So what was I doing in this crazy mix? Why was I even there – as a theologian? Let’s be clear. This is not ‘our planet’ – it is God’s earth. As Ps 24 reminds us, ‘the earth is the Lord’s, and everything in it.’ But yes, God gave it to us! Why? To rule over the earth – as his ‘image bearers’, his emissaries to a creation of limitless potential. We were given this incredible commission and opportunity – yet instead of ruling in God’s image with love, care, and self-sacrifice (think Christ as our premier human example), we have ruled with ever-increasing greed, selfishness, exploitation and pollution – with little or no regard for our fellow creatures, or those more destitute. And now we’re seeing the consequences. We are the problem – and the Church is no less to blame than anyone else. Yet God has commissioned us to be the solution – and that is the theological dilemma that brought me to Glasgow.
Was COP26 a failure?
My penultimate reflection… if COP26 was seen (mainly) as a failure of world leaders to do anything like enough, where do we find hope? Is it time to throw in our chips and cash out, give up on the earth and apologise to the next generation for our failings? After all, despite some excellent ‘final hour’ negotiations and agreements, the outcome is still projected to be far too little too late to limit global warming to a 1.5o rise. In fact, even with all the new measures and future targets, we’re on a trajectory for 2.4-2.7o, where every fraction of a degree will see dramatic increases in the scale and scope of climate disruptions and catastrophic events.
So, where’s the hope? Greta gave up on COP26 before it began, with her ‘blah, blah, blah’ statement. Fair enough. But she and the Scottish Youth organisations nevertheless organised a 10,000 strong ‘Fridays for the Future’ march – completely separate from the big march planned for Saturday! The point being, young people are taking matters into their own hands. They’re no longer waiting for ‘a seat at the table’. Not only young people, but small countries, faith groups, NGOs, businesses – those not party to the power structures and UN decisions – are saying ‘fine – you’re not doing what’s needed, we’ll do it without you.’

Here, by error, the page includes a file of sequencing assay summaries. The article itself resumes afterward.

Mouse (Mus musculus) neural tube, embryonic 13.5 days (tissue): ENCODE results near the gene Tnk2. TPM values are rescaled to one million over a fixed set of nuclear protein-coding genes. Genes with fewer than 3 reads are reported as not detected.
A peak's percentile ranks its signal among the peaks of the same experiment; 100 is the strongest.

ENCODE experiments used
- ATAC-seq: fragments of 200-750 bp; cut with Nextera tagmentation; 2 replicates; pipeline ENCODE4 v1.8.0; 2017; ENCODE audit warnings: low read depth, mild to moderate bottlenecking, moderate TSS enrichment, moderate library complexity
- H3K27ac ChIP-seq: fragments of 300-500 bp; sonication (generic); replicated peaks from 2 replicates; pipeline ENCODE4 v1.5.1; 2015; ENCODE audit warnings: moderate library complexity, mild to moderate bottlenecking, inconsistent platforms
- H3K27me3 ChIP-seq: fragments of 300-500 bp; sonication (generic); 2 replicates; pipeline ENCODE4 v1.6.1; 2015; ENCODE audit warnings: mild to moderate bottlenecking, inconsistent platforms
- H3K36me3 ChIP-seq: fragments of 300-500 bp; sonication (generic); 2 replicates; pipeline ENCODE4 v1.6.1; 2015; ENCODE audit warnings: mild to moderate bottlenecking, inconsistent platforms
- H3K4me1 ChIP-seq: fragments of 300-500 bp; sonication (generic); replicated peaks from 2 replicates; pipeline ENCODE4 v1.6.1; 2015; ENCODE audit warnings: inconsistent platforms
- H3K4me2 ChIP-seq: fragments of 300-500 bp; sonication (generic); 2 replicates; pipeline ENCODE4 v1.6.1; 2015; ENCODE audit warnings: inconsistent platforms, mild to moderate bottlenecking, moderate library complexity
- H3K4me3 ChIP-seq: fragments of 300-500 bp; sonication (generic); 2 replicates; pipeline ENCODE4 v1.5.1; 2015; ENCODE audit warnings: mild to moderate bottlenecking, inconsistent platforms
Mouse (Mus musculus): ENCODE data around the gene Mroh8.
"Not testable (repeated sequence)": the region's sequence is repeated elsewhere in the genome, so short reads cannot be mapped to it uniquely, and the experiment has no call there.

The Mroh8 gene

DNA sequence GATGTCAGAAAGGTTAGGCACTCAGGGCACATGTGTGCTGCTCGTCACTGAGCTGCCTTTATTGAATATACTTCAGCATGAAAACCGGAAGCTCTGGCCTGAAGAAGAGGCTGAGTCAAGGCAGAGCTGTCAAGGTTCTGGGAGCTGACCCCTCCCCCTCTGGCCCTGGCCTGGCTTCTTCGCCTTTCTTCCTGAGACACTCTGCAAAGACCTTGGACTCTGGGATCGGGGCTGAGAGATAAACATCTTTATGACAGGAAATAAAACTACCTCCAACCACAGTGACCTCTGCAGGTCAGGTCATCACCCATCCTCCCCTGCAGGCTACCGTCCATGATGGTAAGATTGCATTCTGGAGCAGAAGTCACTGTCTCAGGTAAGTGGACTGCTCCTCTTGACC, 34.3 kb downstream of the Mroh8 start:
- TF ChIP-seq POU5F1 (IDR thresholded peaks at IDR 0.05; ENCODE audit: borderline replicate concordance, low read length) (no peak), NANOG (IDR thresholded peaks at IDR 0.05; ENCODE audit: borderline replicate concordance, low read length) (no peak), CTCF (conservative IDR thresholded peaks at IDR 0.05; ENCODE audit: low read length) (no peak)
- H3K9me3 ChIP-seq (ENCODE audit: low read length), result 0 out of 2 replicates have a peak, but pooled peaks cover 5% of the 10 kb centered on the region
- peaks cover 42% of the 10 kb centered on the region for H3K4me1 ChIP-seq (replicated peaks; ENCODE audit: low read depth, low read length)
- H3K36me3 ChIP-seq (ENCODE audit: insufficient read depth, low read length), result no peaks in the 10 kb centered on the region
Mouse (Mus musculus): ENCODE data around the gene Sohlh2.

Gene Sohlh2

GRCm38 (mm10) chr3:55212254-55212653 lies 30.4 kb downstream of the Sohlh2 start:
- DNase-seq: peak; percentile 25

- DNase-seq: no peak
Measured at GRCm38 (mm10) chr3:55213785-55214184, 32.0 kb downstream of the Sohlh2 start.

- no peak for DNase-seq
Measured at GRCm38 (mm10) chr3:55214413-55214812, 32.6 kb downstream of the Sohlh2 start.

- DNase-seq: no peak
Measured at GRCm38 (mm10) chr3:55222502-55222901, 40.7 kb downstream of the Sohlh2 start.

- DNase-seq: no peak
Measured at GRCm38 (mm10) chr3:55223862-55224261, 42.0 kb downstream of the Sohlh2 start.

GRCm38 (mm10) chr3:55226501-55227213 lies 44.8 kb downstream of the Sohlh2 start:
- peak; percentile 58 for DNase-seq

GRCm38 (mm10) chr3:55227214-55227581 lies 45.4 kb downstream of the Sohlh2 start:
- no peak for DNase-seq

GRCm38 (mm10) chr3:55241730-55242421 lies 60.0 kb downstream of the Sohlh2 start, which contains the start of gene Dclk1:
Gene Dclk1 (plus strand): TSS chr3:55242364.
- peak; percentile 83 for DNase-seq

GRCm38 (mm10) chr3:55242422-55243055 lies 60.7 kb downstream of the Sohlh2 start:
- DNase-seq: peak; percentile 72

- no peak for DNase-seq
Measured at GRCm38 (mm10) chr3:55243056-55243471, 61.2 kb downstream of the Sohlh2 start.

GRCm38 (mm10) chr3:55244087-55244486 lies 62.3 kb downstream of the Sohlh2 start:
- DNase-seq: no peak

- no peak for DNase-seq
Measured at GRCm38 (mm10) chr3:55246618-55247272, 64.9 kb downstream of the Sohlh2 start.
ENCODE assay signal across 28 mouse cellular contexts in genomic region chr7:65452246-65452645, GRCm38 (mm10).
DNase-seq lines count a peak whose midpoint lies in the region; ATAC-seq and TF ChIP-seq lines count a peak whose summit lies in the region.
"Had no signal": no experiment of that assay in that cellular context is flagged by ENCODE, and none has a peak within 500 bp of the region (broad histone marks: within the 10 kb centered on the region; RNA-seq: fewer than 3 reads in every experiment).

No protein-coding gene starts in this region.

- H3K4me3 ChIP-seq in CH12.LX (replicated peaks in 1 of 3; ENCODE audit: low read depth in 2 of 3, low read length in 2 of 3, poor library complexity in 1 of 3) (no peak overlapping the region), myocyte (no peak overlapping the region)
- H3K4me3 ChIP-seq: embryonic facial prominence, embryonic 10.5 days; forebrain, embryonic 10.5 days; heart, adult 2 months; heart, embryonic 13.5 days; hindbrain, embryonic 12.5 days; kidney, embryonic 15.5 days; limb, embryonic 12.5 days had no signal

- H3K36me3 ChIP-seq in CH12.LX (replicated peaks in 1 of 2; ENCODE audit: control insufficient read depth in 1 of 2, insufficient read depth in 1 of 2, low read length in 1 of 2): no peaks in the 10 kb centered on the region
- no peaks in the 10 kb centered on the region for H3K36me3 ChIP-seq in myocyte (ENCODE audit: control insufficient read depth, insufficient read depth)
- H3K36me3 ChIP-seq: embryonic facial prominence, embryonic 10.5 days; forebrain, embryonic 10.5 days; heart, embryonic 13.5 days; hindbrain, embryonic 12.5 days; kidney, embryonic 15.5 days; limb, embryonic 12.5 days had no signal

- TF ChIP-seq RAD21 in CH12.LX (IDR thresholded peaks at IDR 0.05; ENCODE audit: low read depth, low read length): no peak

There’s an aspect of defiant hope there, which is inspirational.But it’s important to point out (as a theologian), that our Christian hope is different. Our hope is rooted in a loving and faithful God who has created this world for a purpose and will not abandon it – nor will he abandon us! That does not mean we sit back and wait for God to miraculously save the planet because we’ve mucked it up beyond repair. It means ‘hope’ is a discipline – not wishful thinking that world leaders will do the right thing. One Orthodox leader said ‘hope is a duty, not a luxury’. Paul wrote, ‘suffering produces perseverance; perseverance, character; character, hope.’ I’ve never understood that sequence until now. Hope is putting our faith into action. And persevering no matter what.
God works through his people not instead of his people. (It’s our mess, and we have to clean it up). So where were God’s people at COP26? They were everywhere! The number of faith groups involved in the march alone was inspiring – large internationals like Tearfund, Christian Action, Lausanne and a Rocha – but dozens of smaller groups – with an extraordinary number of young activists like the Young Christian Climate Network. But it wasn’t just protest marches. Churches all over Glasgow were hosting events, prayer vigils, campaigns of awareness – and on and on… this is where our true hope can be found – God with us.
As the COP26 conference wound down, I began to think of the ‘what next’ question. Many of the CCOP group were already deeply engaged in climate change activism; even during the conference they were circulating news items, arranging interviews and radio spots, writing op-eds for their networks back home – but I don’t have such networks. Or do I? The church is the largest social network in the world, and I’m a theologian at a climate change conference! Surely, I must be responsible to convey a message about what I’d seen and heard in Glasgow – just as the disciples were responsible to convey all they’d seen and heard from their time with Jesus.
One of our discussions centred around the two sides of being a ‘witness’; one is seeing and observing – the other is ‘bearing witness’, testifying to what you’ve seen and heard. The first is easy, just keep quiet. But when you stand up and speak out as a witness, then you become vulnerable to attack, public scrutiny, even danger – whether from the Roman empire, the mafia, or the governments and corporations of today – anyone whose interests are threatened by your testimony. No wonder the biblical word for witness is ‘martyr’. I was struck that in light of my years of privileged academic, scientific and theological study, I have taught a great deal, but have rarely taken a public stand to ‘bear witness’. I knew the answer to ‘what next’ is ‘I can do more’. So here we are.
I’ve done a radio interview, a Diocesan website article, set up a podcast, written a blog, this little series of FB posts – and am designing a new course around ‘Christians, Climate and Creation’. Okay, small scale stuff, but it’s a start. And if the message is right, it will spread… as Jesus’ disciples learned.